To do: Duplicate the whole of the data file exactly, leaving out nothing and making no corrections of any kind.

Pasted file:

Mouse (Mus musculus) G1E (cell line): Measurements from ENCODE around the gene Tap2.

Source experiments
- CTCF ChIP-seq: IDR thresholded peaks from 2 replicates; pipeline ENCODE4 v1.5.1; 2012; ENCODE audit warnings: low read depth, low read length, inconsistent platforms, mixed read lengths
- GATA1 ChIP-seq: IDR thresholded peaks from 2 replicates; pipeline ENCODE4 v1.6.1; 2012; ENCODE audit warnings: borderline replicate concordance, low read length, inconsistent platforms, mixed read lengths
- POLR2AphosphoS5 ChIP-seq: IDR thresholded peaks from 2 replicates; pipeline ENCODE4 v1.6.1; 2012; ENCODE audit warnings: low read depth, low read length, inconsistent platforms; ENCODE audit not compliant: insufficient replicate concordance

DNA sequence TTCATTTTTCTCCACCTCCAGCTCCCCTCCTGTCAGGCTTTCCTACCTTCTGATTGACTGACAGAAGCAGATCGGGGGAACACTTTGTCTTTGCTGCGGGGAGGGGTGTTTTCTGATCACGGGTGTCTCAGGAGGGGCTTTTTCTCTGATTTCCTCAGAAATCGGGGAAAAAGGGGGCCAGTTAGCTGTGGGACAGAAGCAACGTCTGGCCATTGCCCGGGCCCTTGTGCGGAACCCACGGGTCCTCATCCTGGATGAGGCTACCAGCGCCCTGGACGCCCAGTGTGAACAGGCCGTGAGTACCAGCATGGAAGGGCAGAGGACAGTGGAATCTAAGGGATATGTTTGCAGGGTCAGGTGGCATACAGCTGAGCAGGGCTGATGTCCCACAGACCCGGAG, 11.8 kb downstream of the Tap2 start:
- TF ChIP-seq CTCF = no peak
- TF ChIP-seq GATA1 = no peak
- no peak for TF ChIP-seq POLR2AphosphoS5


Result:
Mouse (Mus musculus) G1E (cell line): Measurements from ENCODE around the gene Tap2.

Source experiments
- CTCF ChIP-seq: IDR thresholded peaks from 2 replicates; pipeline ENCODE4 v1.5.1; 2012; ENCODE audit warnings: low read depth, low read length, inconsistent platforms, mixed read lengths
- GATA1 ChIP-seq: IDR thresholded peaks from 2 replicates; pipeline ENCODE4 v1.6.1; 2012; ENCODE audit warnings: borderline replicate concordance, low read length, inconsistent platforms, mixed read lengths
- POLR2AphosphoS5 ChIP-seq: IDR thresholded peaks from 2 replicates; pipeline ENCODE4 v1.6.1; 2012; ENCODE audit warnings: low read depth, low read length, inconsistent platforms; ENCODE audit not compliant: insufficient replicate concordance

DNA sequence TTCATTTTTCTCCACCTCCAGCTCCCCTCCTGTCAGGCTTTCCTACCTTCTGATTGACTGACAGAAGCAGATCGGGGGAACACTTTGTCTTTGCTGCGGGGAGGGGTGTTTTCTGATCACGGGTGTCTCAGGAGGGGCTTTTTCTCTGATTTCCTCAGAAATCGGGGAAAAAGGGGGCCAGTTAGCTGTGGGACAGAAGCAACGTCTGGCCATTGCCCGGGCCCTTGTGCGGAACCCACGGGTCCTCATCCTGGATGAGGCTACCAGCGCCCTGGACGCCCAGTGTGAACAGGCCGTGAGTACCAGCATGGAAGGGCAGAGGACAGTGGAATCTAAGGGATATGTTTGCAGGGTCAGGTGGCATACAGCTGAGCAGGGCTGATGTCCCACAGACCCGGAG, 11.8 kb downstream of the Tap2 start:
- TF ChIP-seq CTCF = no peak
- TF ChIP-seq GATA1 = no peak
- no peak for TF ChIP-seq POLR2AphosphoS5